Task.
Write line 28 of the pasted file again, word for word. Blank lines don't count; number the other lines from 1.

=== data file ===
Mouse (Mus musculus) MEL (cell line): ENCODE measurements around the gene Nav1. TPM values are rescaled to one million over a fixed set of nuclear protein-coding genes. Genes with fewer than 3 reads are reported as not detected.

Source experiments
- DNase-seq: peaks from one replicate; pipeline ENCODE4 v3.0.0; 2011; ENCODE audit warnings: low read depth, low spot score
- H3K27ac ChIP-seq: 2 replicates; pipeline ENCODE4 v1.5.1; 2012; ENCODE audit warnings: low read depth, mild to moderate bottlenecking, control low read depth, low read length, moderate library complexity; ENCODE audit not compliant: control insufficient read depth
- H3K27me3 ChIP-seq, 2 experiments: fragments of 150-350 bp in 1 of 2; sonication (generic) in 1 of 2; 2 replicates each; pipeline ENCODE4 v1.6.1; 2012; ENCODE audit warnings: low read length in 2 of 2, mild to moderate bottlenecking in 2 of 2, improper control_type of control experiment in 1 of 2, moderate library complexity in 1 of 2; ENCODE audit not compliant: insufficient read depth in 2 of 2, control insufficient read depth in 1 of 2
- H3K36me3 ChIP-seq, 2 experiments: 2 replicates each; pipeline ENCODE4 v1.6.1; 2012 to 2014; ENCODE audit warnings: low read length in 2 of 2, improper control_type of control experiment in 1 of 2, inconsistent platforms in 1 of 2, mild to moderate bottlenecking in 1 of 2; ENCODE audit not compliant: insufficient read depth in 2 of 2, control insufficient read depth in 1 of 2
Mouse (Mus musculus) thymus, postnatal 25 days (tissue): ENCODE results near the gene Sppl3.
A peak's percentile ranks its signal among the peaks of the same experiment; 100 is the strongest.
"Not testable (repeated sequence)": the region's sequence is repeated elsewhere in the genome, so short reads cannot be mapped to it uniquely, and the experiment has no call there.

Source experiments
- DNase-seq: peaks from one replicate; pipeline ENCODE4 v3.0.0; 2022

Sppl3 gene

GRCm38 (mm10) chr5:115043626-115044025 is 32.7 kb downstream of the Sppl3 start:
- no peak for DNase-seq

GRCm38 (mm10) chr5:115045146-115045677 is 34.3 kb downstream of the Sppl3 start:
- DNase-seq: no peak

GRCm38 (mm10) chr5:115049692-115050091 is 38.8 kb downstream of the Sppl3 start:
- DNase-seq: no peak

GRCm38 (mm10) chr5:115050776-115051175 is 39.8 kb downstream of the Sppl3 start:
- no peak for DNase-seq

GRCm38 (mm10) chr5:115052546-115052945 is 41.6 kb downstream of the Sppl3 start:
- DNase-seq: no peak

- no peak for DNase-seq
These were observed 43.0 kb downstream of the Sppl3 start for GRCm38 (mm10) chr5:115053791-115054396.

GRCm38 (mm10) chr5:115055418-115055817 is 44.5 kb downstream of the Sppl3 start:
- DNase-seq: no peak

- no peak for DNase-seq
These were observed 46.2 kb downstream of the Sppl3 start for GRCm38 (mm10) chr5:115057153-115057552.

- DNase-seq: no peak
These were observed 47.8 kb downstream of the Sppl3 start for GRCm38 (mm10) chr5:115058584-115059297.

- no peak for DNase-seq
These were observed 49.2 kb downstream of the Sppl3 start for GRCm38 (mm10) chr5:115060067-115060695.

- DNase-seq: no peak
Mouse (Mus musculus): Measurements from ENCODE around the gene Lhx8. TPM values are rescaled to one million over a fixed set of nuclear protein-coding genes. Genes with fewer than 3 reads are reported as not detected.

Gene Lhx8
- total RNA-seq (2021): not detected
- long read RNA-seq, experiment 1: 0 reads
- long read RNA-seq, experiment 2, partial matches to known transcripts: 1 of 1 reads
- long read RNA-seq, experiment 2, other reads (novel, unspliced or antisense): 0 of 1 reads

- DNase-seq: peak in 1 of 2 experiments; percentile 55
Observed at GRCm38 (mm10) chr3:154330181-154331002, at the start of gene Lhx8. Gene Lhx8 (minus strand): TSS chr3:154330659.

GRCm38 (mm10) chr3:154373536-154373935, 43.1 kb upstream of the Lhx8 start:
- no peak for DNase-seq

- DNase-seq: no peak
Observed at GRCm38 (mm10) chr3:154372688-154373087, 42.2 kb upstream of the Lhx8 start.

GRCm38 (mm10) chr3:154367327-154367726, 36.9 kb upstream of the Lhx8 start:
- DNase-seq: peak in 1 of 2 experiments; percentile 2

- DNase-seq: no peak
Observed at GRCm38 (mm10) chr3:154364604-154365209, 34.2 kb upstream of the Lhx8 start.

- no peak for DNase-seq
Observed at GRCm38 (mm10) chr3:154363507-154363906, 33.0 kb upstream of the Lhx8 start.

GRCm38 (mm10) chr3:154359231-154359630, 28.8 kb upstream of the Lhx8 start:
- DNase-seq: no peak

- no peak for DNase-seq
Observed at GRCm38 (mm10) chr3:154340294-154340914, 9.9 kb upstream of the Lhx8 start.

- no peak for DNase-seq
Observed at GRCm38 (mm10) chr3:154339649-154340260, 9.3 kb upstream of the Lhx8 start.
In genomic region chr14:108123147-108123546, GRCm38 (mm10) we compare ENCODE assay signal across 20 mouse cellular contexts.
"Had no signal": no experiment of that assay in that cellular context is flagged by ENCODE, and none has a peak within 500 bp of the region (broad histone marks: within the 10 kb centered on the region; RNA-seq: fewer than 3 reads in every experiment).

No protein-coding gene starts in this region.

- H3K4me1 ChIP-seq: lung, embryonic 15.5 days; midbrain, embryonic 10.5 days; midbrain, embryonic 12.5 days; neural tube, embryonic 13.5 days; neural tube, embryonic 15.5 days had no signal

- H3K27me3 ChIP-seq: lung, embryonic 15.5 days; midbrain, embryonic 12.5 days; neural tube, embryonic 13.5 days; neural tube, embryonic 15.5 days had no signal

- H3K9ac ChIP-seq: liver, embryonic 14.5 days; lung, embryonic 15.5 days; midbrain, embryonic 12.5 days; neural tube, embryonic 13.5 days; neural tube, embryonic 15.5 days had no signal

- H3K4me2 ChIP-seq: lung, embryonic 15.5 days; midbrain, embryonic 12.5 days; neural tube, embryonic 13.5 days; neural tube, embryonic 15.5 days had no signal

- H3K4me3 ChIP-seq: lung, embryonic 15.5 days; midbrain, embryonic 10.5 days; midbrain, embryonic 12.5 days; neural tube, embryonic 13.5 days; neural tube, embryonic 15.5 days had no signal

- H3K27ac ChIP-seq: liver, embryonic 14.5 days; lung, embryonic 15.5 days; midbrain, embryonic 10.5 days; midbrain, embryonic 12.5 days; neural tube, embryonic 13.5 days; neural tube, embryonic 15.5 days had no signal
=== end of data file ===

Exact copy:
These were observed 46.2 kb downstream of the Sppl3 start for GRCm38 (mm10) chr5:115057153-115057552.